Learning 3 — Stay non GxP as long as possible, and then go for targeted GxP validation. In Healthcare, GxP is a must if and when you touch regulatory processes. It’s a good thing, also for systems validation: it ensures that processes which are coded in a system stay compliant and do exactly what they are supposed to do. For data42 — a platform, which was supposed to be open, flexible, and exploratory, mainly for secondary use of data — it was not suitable in the beginning: we decided early on to stay non-GxP, to keep flexibility, speed and openness. The downside: any analysis done on our platform, which scientists wanted to use in regulatory filings, needed to be redone in a GxP system. And secondly, our non-GxP status would not allow us to take over functionalities from neighboring systems (e.g. systems for primary use) which were GxP validated. Hence, once our platform was up and running, we decided to go for a targeted validation for certain parts of data42. The right decision as it allowed us to be fast in the beginning (you can count approximately 6–12 months for GxP systems validation), and then we were very targeted on the validation aspect once we knew what to validate and why.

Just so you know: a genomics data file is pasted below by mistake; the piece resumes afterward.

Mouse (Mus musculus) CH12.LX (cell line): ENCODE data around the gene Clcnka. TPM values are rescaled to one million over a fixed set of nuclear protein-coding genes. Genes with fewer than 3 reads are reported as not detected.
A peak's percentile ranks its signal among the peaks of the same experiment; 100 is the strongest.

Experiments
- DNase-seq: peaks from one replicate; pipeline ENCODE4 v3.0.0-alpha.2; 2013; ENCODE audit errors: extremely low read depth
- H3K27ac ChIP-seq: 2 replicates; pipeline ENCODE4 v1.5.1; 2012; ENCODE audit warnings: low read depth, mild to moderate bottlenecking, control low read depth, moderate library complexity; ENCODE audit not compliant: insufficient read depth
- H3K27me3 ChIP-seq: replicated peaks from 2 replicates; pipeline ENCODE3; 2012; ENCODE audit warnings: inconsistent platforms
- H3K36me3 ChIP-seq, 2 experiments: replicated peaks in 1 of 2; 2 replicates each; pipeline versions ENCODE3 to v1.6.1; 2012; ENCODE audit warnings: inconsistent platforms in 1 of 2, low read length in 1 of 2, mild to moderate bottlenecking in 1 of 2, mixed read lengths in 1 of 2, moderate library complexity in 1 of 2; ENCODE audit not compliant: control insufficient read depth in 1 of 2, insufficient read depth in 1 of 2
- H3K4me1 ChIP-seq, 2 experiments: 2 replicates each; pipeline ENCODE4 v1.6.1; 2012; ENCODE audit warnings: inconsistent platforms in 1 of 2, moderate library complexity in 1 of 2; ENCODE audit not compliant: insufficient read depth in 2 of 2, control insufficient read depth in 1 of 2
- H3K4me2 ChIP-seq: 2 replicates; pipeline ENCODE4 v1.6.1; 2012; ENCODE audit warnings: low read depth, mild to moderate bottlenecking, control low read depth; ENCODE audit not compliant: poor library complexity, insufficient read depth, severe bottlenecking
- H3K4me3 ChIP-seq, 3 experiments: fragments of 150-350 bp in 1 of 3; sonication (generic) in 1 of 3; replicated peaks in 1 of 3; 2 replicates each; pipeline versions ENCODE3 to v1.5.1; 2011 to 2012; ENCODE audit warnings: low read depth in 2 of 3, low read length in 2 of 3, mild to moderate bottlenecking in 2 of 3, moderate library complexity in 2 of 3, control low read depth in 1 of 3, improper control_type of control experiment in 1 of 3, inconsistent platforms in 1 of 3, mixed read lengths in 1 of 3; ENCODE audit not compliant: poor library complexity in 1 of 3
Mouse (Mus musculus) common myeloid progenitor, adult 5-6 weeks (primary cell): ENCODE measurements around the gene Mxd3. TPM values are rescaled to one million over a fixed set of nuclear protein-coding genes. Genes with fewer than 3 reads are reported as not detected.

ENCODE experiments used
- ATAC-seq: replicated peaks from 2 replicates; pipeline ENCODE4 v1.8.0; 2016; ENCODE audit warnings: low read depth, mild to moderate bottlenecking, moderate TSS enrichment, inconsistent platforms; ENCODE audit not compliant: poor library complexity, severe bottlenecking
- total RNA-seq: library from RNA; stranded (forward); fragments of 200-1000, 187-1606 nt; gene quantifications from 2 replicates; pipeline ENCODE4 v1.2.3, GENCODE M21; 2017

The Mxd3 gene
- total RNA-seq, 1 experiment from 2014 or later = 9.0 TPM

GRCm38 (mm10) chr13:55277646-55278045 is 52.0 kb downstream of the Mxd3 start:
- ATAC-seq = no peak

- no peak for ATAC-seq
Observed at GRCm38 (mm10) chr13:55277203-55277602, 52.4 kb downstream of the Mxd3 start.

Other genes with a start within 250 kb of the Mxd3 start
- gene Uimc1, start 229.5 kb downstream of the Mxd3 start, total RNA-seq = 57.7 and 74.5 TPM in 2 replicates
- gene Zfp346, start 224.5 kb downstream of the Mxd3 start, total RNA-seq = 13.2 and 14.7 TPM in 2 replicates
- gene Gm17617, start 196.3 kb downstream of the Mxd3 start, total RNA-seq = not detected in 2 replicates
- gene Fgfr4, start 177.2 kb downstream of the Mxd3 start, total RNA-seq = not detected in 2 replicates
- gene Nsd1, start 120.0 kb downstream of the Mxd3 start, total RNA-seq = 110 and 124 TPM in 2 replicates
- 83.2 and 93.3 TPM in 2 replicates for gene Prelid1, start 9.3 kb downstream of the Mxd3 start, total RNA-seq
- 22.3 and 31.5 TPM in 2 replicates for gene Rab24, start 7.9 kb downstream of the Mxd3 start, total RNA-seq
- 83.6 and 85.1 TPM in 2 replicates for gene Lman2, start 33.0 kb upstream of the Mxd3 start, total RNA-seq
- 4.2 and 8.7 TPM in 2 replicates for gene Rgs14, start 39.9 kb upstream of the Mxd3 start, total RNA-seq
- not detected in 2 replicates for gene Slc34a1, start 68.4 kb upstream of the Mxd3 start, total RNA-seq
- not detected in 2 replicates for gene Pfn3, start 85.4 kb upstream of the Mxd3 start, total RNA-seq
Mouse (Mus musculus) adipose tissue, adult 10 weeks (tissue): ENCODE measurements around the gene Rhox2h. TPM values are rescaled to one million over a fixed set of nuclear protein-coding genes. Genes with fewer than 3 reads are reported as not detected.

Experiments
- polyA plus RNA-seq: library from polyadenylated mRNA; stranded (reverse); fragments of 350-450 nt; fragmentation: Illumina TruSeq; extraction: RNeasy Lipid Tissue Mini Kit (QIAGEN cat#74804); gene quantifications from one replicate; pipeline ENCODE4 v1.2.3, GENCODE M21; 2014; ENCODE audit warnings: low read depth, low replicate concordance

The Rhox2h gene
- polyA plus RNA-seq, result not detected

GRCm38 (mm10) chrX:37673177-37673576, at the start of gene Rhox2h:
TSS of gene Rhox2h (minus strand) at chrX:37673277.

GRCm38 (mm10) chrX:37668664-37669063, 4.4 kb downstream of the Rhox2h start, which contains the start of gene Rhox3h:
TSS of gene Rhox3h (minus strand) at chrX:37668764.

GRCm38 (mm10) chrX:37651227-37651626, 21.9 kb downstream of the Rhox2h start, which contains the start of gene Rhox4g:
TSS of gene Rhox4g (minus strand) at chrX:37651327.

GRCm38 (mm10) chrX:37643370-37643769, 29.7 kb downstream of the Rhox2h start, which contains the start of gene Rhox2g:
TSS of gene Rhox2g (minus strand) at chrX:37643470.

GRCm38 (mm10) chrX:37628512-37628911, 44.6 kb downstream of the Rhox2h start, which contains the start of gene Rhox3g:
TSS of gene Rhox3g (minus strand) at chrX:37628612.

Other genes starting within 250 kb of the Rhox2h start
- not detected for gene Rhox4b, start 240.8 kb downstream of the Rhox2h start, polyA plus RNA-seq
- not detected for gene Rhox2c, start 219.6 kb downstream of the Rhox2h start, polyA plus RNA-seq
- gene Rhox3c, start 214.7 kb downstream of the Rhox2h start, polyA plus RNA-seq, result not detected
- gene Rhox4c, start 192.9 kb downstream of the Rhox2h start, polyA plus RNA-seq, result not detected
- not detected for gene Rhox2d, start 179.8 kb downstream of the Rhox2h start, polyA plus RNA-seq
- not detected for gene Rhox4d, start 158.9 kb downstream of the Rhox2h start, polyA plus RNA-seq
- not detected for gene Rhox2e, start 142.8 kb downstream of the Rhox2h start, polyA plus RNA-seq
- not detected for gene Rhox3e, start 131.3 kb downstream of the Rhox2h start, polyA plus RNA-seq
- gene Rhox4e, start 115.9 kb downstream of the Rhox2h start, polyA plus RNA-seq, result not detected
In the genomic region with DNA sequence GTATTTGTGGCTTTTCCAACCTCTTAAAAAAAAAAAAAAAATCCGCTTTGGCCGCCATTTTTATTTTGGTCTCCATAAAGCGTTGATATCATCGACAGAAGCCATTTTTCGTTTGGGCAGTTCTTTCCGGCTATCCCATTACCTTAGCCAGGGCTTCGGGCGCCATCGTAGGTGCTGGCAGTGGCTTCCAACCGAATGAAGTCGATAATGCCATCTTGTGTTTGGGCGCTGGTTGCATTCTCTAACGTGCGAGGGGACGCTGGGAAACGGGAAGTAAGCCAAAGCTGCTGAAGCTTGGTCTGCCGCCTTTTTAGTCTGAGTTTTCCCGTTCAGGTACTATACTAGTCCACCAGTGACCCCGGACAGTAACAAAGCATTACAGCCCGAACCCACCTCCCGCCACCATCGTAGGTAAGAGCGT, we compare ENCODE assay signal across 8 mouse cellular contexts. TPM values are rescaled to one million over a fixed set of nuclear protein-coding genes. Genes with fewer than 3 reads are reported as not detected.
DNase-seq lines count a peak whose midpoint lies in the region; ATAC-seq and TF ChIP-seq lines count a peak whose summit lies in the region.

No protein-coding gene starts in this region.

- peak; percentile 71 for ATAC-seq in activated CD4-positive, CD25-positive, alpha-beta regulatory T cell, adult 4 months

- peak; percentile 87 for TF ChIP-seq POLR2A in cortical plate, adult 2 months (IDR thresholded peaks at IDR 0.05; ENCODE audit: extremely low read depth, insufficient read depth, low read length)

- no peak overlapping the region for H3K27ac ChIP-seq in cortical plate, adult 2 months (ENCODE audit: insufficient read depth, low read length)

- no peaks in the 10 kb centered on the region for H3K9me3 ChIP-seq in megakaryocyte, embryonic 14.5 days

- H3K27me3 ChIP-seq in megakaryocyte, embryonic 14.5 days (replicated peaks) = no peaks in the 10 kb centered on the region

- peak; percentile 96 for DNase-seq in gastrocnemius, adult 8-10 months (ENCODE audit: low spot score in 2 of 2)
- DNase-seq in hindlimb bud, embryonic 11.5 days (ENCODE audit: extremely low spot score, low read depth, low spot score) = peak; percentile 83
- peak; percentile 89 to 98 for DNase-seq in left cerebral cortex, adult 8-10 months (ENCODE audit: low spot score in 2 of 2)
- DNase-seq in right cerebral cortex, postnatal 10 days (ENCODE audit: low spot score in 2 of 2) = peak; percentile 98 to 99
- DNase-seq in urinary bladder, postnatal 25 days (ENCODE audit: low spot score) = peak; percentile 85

Learning 4: The R&D data spectrum is endless…focus is key. We started our mission by stating that we will integrate “all R&D data” into data42, not realizing initially that this would be a never-ending exercise which would have taken years, without clear output and results. Therefore, after a few months of analyzing and understanding business needs, external market trends and our own strengths and weaknesses, we narrowed our focus on patient-level data coming from our own clinical trials. These datasets became the nucleus of our data work — and the patient ID become the golden record for our data harmonization. Soon it was clear that non-human data generated and used in the early discovery phase (e.g., chemical structures, compound libraries) should not be in our focus, and we added real world data (RWD) only in phase two for data42. The trial data, however, allowed us to quickly link all our genomic and proteomic data into our datasets — a rich source of information which was never available before as these databases were always separate from each other. In total, we ingested data from about 3,000 internal databases — despite the focused approach still a massive effort.